Category: Job Seeker Best Practices

Understanding Generational Difference in OUR Workplace – A Follow Up

MAKE group shot

Last month we examined some of the differences between generations and how they can affect your workplace. To follow up on that topic and offer some real-world insight, our CEO, Karen Wilson, asked me to talk to our team about what it’s like to work with co-workers spanning various generations.

Our sample of employees includes members of Generations X and Y, as well as a baby boomer. They include recruiters, managers and everyone in between. We wanted to offer a full perspective on what it’s like to work with different generations here at MAKE!

Here’s what we found:

  • Being tolerant of different behavior is a good idea, even if you don’t understand it. Multiple members of our team mentioned that they’ve observed or noticed behavior that didn’t necessarily make sense to them. This is a fairly common observation in multigenerational workplaces. But, more importantly – they realized that being tolerant of different behaviors is essential to a harmonious, productive workplace. As one MAKE team member put it, “Neither is better or worse. Just different!”
  • A strong company culture is essential. Several employees noted that a strong company culture allows them to work better with other employees, regardless of their generational differences. When your company culture supports a collaborative, friendly work environment, your employees are likely to get along – regardless of age differences. As our baby boomer noted, “I’m not sure what other advice to give, other than treat everyone with respect.” When your culture supports respect among peers, your team is much more likely to get along.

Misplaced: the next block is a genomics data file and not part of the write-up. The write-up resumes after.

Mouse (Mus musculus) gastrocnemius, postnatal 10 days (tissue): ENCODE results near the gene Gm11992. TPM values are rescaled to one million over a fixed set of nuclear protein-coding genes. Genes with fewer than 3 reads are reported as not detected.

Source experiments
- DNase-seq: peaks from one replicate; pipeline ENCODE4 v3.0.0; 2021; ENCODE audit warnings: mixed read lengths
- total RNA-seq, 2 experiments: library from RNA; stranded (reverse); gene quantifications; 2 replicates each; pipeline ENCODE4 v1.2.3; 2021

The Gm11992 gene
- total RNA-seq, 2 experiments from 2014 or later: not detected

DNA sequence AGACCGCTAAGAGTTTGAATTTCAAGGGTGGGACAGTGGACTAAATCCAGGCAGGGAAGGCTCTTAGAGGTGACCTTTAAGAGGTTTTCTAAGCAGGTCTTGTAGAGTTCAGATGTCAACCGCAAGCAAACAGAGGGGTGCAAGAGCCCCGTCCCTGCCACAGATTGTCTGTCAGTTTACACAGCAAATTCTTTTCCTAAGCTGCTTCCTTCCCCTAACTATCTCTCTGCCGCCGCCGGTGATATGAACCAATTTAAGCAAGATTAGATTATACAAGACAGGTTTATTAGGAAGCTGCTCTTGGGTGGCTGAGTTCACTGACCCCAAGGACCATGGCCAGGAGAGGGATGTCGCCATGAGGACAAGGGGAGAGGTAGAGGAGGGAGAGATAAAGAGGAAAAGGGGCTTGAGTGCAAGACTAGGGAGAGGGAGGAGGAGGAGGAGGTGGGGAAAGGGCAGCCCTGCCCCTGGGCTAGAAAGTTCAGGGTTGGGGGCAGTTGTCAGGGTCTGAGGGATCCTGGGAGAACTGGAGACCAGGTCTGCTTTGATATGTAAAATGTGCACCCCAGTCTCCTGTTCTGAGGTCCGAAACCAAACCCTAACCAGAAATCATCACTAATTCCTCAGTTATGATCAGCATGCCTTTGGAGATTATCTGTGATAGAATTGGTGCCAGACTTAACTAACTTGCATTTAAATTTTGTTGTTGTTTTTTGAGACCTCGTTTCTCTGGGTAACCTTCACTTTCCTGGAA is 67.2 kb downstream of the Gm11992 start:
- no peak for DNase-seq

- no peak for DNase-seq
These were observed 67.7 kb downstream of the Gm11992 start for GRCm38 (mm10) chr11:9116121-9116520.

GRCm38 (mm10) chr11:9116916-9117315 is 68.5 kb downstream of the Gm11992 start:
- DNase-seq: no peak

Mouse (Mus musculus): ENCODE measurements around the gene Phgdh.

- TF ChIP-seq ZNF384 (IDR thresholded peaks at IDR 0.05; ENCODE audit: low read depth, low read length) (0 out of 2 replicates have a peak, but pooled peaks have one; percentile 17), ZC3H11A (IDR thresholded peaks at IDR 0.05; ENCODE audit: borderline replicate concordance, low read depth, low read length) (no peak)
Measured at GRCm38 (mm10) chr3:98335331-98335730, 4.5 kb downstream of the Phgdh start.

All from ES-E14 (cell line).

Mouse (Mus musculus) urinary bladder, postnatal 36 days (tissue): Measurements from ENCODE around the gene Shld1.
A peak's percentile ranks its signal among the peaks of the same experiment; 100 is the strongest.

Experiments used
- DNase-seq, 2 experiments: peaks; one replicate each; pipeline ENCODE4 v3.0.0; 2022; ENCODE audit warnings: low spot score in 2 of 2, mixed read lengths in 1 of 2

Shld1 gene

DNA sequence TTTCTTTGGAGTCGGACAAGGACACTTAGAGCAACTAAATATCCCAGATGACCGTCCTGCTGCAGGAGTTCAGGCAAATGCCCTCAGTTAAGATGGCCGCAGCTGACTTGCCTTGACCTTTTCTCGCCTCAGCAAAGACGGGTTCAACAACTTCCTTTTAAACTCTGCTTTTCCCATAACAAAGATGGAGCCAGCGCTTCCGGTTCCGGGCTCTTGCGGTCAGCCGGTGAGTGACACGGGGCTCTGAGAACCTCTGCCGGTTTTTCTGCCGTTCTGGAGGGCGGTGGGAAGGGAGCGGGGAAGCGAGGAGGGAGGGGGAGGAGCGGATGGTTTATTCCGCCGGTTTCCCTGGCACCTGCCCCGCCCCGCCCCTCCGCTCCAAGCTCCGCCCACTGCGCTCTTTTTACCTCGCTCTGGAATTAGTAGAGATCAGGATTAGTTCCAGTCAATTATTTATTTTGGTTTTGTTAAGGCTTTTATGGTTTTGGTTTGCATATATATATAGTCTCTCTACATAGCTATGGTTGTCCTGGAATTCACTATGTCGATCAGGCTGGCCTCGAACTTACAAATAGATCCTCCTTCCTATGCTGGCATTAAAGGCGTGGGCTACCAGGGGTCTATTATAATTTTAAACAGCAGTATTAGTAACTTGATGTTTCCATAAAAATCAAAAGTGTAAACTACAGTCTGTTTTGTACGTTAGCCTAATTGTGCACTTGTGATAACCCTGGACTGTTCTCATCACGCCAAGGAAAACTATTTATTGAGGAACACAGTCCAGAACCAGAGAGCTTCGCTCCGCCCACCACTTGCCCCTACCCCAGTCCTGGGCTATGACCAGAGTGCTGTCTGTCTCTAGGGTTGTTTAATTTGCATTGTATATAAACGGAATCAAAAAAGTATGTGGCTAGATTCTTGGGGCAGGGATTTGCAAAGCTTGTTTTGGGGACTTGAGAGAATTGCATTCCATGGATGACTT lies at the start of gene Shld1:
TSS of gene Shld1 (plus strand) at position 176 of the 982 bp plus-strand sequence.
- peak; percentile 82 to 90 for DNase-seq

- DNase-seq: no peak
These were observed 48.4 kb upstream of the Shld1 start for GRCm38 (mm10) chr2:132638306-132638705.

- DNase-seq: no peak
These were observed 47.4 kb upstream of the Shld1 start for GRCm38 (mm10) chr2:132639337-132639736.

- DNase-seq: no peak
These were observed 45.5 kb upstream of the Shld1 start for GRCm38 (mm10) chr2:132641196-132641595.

• Employees across generations are eager to learn from one another. One of our Generation Y employees noted that some MAKE co-workers have a significant amount of industry experience – experience that can provide immeasurable benefit to someone just getting started. Understanding and appreciating that there is a great deal to be learned is an incredible benefit to professionals in any generation. Another member of our team observed the advanced computer skills of younger co-workers – which provide an opportunity to hone some of her own skills. As one MAKE team member put it, “I’ve learned to adapt and try new things. My way is not always the best way.”

I think the best way to summarize our generational experience here at MAKE is with this quote from one of our employees:

“Learn from everyone. All generations have something to add. With experience comes wisdom and with youth comes innovation.”